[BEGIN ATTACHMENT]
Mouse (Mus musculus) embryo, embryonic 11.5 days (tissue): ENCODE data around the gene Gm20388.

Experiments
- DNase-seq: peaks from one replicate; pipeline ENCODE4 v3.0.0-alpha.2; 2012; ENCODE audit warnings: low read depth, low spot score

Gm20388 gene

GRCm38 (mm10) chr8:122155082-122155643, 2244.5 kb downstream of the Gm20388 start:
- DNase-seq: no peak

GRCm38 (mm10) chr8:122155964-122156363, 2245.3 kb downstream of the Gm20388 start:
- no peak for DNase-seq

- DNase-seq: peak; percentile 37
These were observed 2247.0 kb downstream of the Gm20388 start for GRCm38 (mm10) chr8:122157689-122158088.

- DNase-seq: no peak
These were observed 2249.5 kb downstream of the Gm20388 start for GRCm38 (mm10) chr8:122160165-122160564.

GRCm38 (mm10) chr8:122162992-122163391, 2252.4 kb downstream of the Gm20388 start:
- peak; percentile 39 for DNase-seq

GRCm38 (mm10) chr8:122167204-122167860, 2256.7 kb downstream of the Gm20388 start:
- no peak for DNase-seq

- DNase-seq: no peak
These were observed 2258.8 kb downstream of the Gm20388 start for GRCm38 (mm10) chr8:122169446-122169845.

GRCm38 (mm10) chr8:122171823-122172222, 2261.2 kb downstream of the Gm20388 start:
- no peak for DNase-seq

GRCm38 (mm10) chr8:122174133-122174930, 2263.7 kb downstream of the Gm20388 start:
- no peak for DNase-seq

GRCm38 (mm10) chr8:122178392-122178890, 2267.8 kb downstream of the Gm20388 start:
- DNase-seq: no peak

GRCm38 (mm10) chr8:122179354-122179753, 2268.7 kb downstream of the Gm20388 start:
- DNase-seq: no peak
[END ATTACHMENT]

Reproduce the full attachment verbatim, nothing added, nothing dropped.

Mouse (Mus musculus) embryo, embryonic 11.5 days (tissue): ENCODE data around the gene Gm20388.

Experiments
- DNase-seq: peaks from one replicate; pipeline ENCODE4 v3.0.0-alpha.2; 2012; ENCODE audit warnings: low read depth, low spot score

Gm20388 gene

GRCm38 (mm10) chr8:122155082-122155643, 2244.5 kb downstream of the Gm20388 start:
- DNase-seq: no peak

GRCm38 (mm10) chr8:122155964-122156363, 2245.3 kb downstream of the Gm20388 start:
- no peak for DNase-seq

- DNase-seq: peak; percentile 37
These were observed 2247.0 kb downstream of the Gm20388 start for GRCm38 (mm10) chr8:122157689-122158088.

- DNase-seq: no peak
These were observed 2249.5 kb downstream of the Gm20388 start for GRCm38 (mm10) chr8:122160165-122160564.

GRCm38 (mm10) chr8:122162992-122163391, 2252.4 kb downstream of the Gm20388 start:
- peak; percentile 39 for DNase-seq

GRCm38 (mm10) chr8:122167204-122167860, 2256.7 kb downstream of the Gm20388 start:
- no peak for DNase-seq

- DNase-seq: no peak
These were observed 2258.8 kb downstream of the Gm20388 start for GRCm38 (mm10) chr8:122169446-122169845.

GRCm38 (mm10) chr8:122171823-122172222, 2261.2 kb downstream of the Gm20388 start:
- no peak for DNase-seq

GRCm38 (mm10) chr8:122174133-122174930, 2263.7 kb downstream of the Gm20388 start:
- no peak for DNase-seq

GRCm38 (mm10) chr8:122178392-122178890, 2267.8 kb downstream of the Gm20388 start:
- DNase-seq: no peak

GRCm38 (mm10) chr8:122179354-122179753, 2268.7 kb downstream of the Gm20388 start:
- DNase-seq: no peak